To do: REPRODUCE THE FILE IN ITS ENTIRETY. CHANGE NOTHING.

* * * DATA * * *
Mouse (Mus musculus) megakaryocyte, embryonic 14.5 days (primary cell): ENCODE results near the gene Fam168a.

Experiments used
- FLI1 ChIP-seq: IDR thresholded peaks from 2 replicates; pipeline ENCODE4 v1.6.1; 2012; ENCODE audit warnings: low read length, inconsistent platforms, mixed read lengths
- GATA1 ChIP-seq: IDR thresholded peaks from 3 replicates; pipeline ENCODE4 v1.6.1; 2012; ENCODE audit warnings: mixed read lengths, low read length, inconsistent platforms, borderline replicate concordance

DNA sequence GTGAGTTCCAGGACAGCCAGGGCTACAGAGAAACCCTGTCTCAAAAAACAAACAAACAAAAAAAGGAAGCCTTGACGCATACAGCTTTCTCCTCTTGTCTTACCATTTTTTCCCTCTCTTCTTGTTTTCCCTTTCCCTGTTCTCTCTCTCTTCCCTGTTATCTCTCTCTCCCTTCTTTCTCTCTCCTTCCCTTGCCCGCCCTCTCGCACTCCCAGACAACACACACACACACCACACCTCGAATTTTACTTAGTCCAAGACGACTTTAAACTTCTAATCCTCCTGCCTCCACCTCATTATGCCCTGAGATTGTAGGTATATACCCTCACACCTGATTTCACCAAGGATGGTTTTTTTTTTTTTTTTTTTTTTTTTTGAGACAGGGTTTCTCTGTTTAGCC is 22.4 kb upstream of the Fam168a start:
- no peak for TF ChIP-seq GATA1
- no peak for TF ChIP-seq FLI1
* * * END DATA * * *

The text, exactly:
Mouse (Mus musculus) megakaryocyte, embryonic 14.5 days (primary cell): ENCODE results near the gene Fam168a.

Experiments used
- FLI1 ChIP-seq: IDR thresholded peaks from 2 replicates; pipeline ENCODE4 v1.6.1; 2012; ENCODE audit warnings: low read length, inconsistent platforms, mixed read lengths
- GATA1 ChIP-seq: IDR thresholded peaks from 3 replicates; pipeline ENCODE4 v1.6.1; 2012; ENCODE audit warnings: mixed read lengths, low read length, inconsistent platforms, borderline replicate concordance

DNA sequence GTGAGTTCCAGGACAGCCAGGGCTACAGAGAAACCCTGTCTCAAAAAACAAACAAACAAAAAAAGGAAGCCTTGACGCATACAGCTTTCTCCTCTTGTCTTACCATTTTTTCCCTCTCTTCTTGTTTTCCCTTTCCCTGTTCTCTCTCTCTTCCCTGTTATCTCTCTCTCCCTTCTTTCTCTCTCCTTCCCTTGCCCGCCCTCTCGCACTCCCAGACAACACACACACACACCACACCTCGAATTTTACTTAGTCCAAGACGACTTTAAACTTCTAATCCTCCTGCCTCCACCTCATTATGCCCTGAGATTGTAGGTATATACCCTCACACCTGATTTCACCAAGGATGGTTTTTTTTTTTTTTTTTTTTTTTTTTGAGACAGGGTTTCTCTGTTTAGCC is 22.4 kb upstream of the Fam168a start:
- no peak for TF ChIP-seq GATA1
- no peak for TF ChIP-seq FLI1